BLOOM Research Study

BLOOM is a community-based, cluster randomised controlled evaluation of Andhra Pradesh Community-managed Natural Farming (APCNF) led by the University of Edinburgh and the Public Health Foundation of India in partnership with  Rythu Sadhikara Samstha (RySS), APCNF. RySS clusters will be the unit of randomisation; intervention households will receive training in APCNF practices immediately following baseline and control households will receive the same training after 24 months. The primary outcomes will be (1) pesticide exposure, (2) dietary diversity, (3) household income, and (3) crop yield. Secondary outcomes will be adult glycemia, adult kidney function, adult self-reported symptoms (musculoskeletal pain, headache, respiratory symptoms, dermatological symptoms, and depression), and, in children, growth and cognitive development. The study is being conducted in two districts of Andhra Pradesh, India: Kurnool District and Visakhapatnam District. Kurnool is in the Scarce Rainfall Zone and Visakhapatnam is in the North Coastal Zone and High Altitude Zone.

Dr. Poornima Prabhakaran (Co-principal investigator), Head, Environmental Health & Deputy Director, Centre for Environmental Health, PHFI and Dr. Lindsay Jaacks (principal investigator), UKRI Future Leaders Fellow, University of Edinburgh are leading the BLOOM study.

To know more about the study, you can visit the BLOOM study web page on the University of Edinburgh website:

We see the partnership with the University of Edinburgh and the Public Health Foundation of India as a unique opportunity to establish the health benefits of natural farming, since it eliminates the need for synthetic pesticide usage. As an organization that is responsible for implementing the State wide transformation to natural farming, we value the establishment of the health benefits scientifically as it will help us to motivate more farmers to take up the transformation.  We believe that this study will provide some of the most conclusive evidence to date on health benefits of reducing pesticide exposure. The results of the study will also help us to educate citizens about the health benefits of consuming food produced through Natural farming. In addition to the direct human health benefits, we also would like to establish other attendant benefits like larger number of pollinators and other insect biodiversity and soil microbial biodiversity. Natural farming is a win-win-win for farmers, the citizens and the planet. This study is important not only for Andhra Pradesh, but the entire country.” Sri K. Kanna Babu, Honorable Minister for Agriculture , GoAP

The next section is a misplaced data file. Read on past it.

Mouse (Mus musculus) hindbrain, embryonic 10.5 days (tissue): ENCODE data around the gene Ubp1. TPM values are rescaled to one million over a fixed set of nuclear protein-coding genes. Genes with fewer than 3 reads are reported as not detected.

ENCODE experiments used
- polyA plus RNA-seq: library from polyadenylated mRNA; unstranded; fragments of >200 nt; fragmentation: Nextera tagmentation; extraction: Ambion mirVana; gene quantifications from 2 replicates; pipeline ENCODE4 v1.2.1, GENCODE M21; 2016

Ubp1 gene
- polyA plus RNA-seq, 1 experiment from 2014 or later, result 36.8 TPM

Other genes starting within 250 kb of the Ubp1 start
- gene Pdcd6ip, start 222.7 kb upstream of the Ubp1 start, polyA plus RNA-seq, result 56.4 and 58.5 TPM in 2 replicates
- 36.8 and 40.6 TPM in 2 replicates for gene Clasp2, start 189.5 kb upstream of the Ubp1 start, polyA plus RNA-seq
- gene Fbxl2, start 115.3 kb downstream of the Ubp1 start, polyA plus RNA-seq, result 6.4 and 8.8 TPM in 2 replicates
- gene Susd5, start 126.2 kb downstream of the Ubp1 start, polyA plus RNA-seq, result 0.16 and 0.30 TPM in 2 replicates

“Nearly 3 billion people are unable to afford a healthy diet and poor-quality diets are linked to 11 million deaths per year. Sub-optimal diets are associated with a wide range of serious health risks. Regular agricultural practices put very different demands on earth’s natural resources , which implies dietary patterns in one region can be different to another due to usage of natural resources. Food systems need to be modified to achieve the goal of sustainable, healthy diets for all. Agricultural practices and related food policies which support healthy diets are the primary building block of a healthy food system. The long-term viability of food systems depends on the transformative change that can mitigate the negative impacts of the climate crisis as well as those associated with natural resource degradation. More research in the area should be encouraged to build sustainable and effective food systems which in turn build healthy communities.” – Prof. K Srinath Reddy, President, PHFI

“We are grateful for this opportunity to learn from the pioneering sustainable agriculture programme being implemented in south India. The study is being conducted to benefit farmers. With this new partnership with RySS, the researchers will ensure that the outcomes are farmer-centric. The co-production of knowledge through this strong collaboration will result in novel insights, immediately relevant not only to India but the rest of the world as we aim to achieve net zero and preserve biodiversity whilst also promoting public health.” – Professor Pankaj Pankaj, International Dean for South Asia, University of Edinburgh